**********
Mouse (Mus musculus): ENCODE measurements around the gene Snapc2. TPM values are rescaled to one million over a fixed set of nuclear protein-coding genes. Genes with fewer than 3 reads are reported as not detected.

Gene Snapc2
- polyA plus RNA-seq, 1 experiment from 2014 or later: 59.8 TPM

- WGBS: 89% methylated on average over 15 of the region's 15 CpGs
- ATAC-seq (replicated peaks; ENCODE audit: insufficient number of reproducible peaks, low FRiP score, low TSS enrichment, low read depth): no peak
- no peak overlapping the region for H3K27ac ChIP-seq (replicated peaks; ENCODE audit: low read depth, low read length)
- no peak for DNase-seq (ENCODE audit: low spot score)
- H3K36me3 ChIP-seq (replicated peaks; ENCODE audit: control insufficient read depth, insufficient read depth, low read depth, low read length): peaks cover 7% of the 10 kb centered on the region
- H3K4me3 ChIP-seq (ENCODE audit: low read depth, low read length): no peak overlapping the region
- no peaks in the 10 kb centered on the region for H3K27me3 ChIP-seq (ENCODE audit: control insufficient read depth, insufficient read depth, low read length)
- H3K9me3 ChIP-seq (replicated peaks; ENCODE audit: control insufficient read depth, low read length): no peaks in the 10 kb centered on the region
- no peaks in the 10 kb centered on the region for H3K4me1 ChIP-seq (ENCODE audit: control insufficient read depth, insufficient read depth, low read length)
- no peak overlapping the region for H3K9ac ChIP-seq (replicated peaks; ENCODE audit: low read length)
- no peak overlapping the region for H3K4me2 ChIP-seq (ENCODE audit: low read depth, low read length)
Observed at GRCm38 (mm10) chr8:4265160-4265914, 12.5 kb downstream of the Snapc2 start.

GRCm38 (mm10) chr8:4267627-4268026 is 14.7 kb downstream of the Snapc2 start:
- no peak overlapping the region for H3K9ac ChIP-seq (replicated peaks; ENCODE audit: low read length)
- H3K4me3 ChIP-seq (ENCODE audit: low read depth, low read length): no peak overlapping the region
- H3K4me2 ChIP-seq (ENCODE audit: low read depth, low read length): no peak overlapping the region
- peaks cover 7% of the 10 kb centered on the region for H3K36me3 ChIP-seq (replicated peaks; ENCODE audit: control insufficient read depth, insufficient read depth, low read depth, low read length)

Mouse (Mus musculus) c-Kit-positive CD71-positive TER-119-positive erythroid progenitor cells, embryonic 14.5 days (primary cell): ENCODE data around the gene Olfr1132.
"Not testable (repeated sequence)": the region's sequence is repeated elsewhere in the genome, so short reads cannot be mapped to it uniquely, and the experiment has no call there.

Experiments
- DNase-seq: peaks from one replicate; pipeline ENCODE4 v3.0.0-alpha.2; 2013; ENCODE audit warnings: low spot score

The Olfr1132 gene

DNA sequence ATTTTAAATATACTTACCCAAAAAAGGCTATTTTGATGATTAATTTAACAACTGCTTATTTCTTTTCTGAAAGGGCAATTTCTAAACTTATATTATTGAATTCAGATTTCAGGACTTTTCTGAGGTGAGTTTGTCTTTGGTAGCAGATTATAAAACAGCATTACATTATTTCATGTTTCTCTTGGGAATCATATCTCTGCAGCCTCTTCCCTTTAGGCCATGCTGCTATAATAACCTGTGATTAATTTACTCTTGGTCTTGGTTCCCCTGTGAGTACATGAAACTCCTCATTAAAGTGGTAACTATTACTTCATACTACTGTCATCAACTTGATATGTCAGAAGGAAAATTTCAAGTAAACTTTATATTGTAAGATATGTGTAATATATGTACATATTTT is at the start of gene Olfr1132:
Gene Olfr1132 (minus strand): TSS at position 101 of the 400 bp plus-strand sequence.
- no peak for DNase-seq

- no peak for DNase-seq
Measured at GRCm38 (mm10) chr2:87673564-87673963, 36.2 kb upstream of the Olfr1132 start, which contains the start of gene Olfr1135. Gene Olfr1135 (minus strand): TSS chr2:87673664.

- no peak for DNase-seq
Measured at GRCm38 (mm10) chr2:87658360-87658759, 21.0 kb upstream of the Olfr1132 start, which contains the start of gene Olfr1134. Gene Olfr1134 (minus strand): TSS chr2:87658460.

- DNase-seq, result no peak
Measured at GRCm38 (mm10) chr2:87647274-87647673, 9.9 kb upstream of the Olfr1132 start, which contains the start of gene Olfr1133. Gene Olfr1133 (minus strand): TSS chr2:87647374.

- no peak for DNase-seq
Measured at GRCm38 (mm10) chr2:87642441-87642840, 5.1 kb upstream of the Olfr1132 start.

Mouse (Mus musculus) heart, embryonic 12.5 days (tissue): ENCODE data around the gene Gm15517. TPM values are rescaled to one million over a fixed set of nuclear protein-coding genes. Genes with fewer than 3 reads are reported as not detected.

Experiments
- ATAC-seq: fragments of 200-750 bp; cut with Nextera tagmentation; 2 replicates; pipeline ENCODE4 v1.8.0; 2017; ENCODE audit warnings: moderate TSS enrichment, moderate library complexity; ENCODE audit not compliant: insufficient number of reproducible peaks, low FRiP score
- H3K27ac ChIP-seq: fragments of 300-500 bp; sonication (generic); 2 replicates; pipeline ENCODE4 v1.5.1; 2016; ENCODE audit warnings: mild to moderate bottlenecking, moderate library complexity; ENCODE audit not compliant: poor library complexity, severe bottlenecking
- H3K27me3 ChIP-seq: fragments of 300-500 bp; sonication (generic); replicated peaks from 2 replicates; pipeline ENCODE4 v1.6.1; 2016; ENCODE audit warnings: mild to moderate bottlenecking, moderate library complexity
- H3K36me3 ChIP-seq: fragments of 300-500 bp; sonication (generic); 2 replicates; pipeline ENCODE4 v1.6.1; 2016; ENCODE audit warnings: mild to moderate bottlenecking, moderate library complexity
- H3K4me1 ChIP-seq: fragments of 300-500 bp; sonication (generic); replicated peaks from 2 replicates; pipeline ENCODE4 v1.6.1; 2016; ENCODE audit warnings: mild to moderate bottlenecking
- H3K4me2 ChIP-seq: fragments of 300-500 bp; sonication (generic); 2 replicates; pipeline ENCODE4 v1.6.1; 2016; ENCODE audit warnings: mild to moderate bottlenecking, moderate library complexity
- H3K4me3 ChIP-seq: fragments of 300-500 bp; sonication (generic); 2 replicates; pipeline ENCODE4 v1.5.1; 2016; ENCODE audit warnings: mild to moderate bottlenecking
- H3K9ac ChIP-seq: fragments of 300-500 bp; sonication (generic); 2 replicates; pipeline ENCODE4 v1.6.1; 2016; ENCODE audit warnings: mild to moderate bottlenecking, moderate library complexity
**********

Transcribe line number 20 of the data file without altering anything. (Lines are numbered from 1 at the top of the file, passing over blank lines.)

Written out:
- peaks cover 7% of the 10 kb centered on the region for H3K36me3 ChIP-seq (replicated peaks; ENCODE audit: control insufficient read depth, insufficient read depth, low read depth, low read length)